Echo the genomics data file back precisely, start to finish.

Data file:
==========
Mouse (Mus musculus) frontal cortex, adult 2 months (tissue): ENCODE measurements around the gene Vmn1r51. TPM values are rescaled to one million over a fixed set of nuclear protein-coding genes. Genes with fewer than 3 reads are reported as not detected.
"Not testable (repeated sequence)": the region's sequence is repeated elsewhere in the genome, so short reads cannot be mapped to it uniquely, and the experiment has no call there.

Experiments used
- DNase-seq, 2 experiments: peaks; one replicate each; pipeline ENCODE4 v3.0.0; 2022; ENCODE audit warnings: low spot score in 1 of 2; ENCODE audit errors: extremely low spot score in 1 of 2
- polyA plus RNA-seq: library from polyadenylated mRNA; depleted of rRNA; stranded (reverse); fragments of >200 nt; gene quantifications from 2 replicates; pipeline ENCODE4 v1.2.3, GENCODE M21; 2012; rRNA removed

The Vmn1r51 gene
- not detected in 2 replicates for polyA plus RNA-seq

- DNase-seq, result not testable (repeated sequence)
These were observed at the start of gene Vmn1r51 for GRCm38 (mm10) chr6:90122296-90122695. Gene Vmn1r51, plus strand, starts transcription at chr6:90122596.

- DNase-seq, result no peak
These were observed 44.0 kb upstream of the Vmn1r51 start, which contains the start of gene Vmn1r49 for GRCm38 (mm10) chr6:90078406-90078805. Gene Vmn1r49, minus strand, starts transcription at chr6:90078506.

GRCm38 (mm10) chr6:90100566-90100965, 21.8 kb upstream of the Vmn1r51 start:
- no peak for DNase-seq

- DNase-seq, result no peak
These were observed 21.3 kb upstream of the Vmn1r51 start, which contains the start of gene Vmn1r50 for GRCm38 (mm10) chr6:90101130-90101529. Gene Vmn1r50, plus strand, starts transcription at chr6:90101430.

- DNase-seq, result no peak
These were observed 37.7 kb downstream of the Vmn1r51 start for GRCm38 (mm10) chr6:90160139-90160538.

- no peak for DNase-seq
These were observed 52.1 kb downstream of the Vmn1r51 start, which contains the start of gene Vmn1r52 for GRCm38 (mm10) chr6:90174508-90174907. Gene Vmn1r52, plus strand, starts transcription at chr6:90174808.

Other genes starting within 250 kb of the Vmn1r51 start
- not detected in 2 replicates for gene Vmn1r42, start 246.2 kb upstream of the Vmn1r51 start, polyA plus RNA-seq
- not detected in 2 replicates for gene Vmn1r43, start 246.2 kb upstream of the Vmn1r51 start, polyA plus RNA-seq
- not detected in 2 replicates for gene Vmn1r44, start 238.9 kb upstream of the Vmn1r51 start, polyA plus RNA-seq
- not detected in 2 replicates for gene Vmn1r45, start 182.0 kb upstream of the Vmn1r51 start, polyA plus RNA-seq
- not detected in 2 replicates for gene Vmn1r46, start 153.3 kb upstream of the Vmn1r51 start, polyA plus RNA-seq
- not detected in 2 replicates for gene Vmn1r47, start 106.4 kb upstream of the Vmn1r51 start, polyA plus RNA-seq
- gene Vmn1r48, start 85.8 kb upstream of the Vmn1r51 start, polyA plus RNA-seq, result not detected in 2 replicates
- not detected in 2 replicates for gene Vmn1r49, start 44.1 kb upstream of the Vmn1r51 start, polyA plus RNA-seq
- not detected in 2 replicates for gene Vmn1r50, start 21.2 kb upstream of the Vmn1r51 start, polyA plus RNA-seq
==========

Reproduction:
Mouse (Mus musculus) frontal cortex, adult 2 months (tissue): ENCODE measurements around the gene Vmn1r51. TPM values are rescaled to one million over a fixed set of nuclear protein-coding genes. Genes with fewer than 3 reads are reported as not detected.
"Not testable (repeated sequence)": the region's sequence is repeated elsewhere in the genome, so short reads cannot be mapped to it uniquely, and the experiment has no call there.

Experiments used
- DNase-seq, 2 experiments: peaks; one replicate each; pipeline ENCODE4 v3.0.0; 2022; ENCODE audit warnings: low spot score in 1 of 2; ENCODE audit errors: extremely low spot score in 1 of 2
- polyA plus RNA-seq: library from polyadenylated mRNA; depleted of rRNA; stranded (reverse); fragments of >200 nt; gene quantifications from 2 replicates; pipeline ENCODE4 v1.2.3, GENCODE M21; 2012; rRNA removed

The Vmn1r51 gene
- not detected in 2 replicates for polyA plus RNA-seq

- DNase-seq, result not testable (repeated sequence)
These were observed at the start of gene Vmn1r51 for GRCm38 (mm10) chr6:90122296-90122695. Gene Vmn1r51, plus strand, starts transcription at chr6:90122596.

- DNase-seq, result no peak
These were observed 44.0 kb upstream of the Vmn1r51 start, which contains the start of gene Vmn1r49 for GRCm38 (mm10) chr6:90078406-90078805. Gene Vmn1r49, minus strand, starts transcription at chr6:90078506.

GRCm38 (mm10) chr6:90100566-90100965, 21.8 kb upstream of the Vmn1r51 start:
- no peak for DNase-seq

- DNase-seq, result no peak
These were observed 21.3 kb upstream of the Vmn1r51 start, which contains the start of gene Vmn1r50 for GRCm38 (mm10) chr6:90101130-90101529. Gene Vmn1r50, plus strand, starts transcription at chr6:90101430.

- DNase-seq, result no peak
These were observed 37.7 kb downstream of the Vmn1r51 start for GRCm38 (mm10) chr6:90160139-90160538.

- no peak for DNase-seq
These were observed 52.1 kb downstream of the Vmn1r51 start, which contains the start of gene Vmn1r52 for GRCm38 (mm10) chr6:90174508-90174907. Gene Vmn1r52, plus strand, starts transcription at chr6:90174808.

Other genes starting within 250 kb of the Vmn1r51 start
- not detected in 2 replicates for gene Vmn1r42, start 246.2 kb upstream of the Vmn1r51 start, polyA plus RNA-seq
- not detected in 2 replicates for gene Vmn1r43, start 246.2 kb upstream of the Vmn1r51 start, polyA plus RNA-seq
- not detected in 2 replicates for gene Vmn1r44, start 238.9 kb upstream of the Vmn1r51 start, polyA plus RNA-seq
- not detected in 2 replicates for gene Vmn1r45, start 182.0 kb upstream of the Vmn1r51 start, polyA plus RNA-seq
- not detected in 2 replicates for gene Vmn1r46, start 153.3 kb upstream of the Vmn1r51 start, polyA plus RNA-seq
- not detected in 2 replicates for gene Vmn1r47, start 106.4 kb upstream of the Vmn1r51 start, polyA plus RNA-seq
- gene Vmn1r48, start 85.8 kb upstream of the Vmn1r51 start, polyA plus RNA-seq, result not detected in 2 replicates
- not detected in 2 replicates for gene Vmn1r49, start 44.1 kb upstream of the Vmn1r51 start, polyA plus RNA-seq
- not detected in 2 replicates for gene Vmn1r50, start 21.2 kb upstream of the Vmn1r51 start, polyA plus RNA-seq